Semi-Arid Tropic (SAT) regions host the majority of the poor and vulnerable population, relying mostly on agricultural activities and facing many social, economic and environmental challenges.Development is about improving people's lives through increasing incomes and food security, reducing malnutrition, building individual skills, ensuring better access to social services and preserving the local environment. What has to happen for ICRISAT's agricultural research to initiate development in the semi-arid tropics? This is the purpose of defining the appropriate development pathway together with farmers and research and development partners.
Understanding the development issues and drivers of change: a holistic and participatory process
The starting point is to understand what development challenges the farming community is facing and what the drivers of development could be so that creative and context-specific solutions can be designed at household and community level.This analysis has to be participatory, starting with the farmers but also other actors of rural development. ICRISAT involves farmers at different stages of the research, such as Farmer Participatory Variety Selection
A thorough stakeholder analysis, mapping social networks
and identifying social learning processes
, will help reveal how change is driven within a community or a value chain.
Defining a theory of change is context-specific and should be drafted in a long-term perspective to understand the dynamics of farming systems and household economics over time. Village Level Studies [eg Aurepalle Village at a glance] is one efficient way to understand rural farming systems over a period of 35 years and identify poverty escape pathways.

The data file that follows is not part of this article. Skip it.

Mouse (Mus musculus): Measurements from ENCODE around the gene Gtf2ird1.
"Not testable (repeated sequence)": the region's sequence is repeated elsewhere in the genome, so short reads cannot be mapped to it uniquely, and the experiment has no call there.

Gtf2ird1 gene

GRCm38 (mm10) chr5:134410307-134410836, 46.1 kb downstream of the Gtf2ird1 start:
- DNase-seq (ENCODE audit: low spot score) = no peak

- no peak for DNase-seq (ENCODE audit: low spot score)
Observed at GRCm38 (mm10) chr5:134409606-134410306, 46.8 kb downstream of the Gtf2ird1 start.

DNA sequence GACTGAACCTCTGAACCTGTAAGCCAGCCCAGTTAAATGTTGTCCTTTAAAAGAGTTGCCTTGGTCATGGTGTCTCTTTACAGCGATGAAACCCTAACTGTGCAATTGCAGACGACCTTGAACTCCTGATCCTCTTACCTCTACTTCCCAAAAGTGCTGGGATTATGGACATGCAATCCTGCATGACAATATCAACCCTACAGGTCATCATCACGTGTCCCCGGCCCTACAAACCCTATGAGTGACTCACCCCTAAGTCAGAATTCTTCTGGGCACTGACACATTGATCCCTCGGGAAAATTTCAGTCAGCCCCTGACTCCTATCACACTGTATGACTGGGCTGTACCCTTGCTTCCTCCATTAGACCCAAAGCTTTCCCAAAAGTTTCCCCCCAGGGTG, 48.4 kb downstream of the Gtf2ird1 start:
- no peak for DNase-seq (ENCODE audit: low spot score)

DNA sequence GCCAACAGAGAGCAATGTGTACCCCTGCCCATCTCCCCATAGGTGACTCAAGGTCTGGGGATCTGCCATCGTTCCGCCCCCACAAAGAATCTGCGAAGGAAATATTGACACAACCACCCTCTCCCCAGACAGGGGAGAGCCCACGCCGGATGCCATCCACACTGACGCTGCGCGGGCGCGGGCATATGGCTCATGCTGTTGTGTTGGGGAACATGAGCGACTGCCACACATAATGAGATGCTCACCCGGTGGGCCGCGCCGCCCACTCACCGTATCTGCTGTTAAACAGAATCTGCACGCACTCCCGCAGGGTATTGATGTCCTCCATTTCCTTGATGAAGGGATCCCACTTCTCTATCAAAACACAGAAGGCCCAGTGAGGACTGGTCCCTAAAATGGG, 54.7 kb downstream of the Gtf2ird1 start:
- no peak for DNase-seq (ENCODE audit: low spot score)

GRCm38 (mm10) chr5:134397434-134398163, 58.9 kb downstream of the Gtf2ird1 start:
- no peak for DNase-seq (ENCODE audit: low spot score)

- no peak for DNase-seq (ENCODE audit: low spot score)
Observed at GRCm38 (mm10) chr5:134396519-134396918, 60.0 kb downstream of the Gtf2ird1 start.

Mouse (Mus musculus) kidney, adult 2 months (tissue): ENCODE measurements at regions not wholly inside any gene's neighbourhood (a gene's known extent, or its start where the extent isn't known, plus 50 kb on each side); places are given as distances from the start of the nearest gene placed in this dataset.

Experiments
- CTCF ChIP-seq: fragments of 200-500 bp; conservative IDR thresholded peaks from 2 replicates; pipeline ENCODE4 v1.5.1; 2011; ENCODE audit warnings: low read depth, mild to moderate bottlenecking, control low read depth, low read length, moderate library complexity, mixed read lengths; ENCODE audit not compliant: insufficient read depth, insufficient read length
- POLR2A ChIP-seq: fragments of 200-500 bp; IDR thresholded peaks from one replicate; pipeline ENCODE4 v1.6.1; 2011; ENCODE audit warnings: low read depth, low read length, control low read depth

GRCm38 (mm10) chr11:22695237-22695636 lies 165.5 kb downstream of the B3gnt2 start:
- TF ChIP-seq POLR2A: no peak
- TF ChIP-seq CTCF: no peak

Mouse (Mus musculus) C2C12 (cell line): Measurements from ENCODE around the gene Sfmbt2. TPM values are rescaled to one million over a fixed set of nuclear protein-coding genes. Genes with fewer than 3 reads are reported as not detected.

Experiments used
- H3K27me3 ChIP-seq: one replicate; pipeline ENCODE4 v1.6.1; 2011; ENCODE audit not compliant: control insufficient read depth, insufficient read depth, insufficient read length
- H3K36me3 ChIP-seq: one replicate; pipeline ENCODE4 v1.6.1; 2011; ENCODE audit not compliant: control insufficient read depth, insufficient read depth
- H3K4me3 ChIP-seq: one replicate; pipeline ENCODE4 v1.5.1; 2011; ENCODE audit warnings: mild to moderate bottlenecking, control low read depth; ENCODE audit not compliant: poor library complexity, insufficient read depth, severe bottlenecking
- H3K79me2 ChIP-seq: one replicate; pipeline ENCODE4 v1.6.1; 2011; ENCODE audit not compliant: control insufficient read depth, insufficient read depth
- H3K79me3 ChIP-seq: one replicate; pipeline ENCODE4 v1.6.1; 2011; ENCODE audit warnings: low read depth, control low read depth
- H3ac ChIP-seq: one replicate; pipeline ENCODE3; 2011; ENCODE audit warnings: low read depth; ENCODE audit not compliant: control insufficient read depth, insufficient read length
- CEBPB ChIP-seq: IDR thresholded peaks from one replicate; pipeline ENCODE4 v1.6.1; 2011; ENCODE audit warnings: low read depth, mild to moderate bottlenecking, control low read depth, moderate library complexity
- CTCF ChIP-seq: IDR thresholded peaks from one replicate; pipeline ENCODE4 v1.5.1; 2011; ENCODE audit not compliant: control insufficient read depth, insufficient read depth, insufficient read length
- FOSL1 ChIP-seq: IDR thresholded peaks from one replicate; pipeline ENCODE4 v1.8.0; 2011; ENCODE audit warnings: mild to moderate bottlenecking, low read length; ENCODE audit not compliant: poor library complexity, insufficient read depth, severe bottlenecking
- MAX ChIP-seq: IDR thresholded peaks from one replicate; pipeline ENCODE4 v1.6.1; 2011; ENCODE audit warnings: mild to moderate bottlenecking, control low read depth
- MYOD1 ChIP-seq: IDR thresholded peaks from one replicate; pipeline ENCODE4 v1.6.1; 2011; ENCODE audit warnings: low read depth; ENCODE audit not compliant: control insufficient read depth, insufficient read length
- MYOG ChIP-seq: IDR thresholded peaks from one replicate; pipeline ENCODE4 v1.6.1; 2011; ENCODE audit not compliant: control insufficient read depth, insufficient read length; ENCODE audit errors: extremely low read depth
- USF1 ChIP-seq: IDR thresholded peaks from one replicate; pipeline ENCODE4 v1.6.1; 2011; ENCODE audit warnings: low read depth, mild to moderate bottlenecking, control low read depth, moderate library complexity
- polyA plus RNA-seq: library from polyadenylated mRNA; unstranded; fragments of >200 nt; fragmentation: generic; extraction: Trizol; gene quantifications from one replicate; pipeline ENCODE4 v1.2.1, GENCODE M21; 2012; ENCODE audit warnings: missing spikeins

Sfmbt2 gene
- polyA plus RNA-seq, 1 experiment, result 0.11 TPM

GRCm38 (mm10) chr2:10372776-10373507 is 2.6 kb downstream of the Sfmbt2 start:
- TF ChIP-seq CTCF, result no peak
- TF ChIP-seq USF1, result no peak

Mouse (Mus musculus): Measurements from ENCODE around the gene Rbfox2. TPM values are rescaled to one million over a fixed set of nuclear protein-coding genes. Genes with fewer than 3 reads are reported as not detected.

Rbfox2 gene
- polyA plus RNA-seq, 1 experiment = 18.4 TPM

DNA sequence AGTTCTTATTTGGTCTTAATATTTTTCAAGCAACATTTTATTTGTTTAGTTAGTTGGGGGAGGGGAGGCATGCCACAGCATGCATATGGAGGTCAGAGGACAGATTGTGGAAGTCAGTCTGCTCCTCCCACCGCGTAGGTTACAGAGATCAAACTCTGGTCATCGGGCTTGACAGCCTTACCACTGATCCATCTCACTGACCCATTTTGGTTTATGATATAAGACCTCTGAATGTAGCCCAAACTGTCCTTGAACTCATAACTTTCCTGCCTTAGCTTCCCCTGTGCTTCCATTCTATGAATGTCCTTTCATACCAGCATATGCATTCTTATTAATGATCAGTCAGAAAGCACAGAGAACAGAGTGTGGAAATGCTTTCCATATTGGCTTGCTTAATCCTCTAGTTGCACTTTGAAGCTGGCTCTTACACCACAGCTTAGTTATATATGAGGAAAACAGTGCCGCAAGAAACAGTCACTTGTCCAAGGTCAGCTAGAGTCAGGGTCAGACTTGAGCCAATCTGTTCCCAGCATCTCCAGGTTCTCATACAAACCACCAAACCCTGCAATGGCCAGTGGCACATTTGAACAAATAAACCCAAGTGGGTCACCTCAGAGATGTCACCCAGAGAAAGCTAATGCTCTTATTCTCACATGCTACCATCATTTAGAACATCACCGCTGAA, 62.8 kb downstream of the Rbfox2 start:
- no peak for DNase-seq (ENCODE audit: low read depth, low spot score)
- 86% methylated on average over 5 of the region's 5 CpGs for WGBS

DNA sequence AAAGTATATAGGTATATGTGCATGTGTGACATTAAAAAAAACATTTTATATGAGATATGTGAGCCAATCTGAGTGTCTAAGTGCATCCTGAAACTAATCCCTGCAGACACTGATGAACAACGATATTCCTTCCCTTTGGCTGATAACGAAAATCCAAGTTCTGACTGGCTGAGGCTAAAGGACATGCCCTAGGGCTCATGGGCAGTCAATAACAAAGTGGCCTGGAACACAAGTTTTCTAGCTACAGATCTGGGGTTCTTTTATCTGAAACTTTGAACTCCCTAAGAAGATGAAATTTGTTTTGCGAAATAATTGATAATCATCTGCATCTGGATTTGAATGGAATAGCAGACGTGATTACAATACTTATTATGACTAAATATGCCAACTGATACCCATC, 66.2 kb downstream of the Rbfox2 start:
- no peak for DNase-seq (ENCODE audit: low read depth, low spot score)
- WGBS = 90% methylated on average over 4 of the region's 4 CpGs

Holistic model for agricultural research for development
Various factors can spark development, for instance:
- Adoption of technology (eg improved sorghum seeds);
- Better knowledge;
- Institutions like access to better financing [eg Self-Help Group and Bank Linkages in India]; land rights; welfare schemes to improve resilience, an important dimension for SAT farmers;
- Collective action to better manage natural resources, eg improving water conservation
- Better nutrition for children and women as this impacts human development
Development pathways are not the same for everyone. Each farming household has different income objectives, consumption patterns and faces different constraints explaining the choices they make in ways of farming. For instance we define different pathways for subsistence farmers and for market-oriented farms. Gender and other social dimensions have to be considered to make sure the intervention is helping the most vulnerable (inclusiveness).
There are different levels of intervention. From farm household level to community and catchment area, to country level [policies and institutions for scaling up].
Defining the right pathway and implementing it: innovation, adoption and partnerships
Once the issues and opportunities are mapped out and discussed with farmers and other stakeholders, the development pathway is defined through a logical framework. This explains the sequence from proposed development activities and their expected outputs, to development intermediary outcomes and overall goals the project/policy is aiming at.
For example, the CGIAR Research Programme on Dryland Cereals has defined various research targets to improve research efficiency (eg better availability of genetic resources for national research institutes in Sub Saharan Africa and South Asia), and tackle farming constraints (eg managing drought) and institutional constraints (eg seed supply systems). The research outcomes (such as quicker development of improved varieties) will lead to development outcomes (such as farmers adopting high yielding and stress tolerant varieties) through strategic partnerships with development organisations.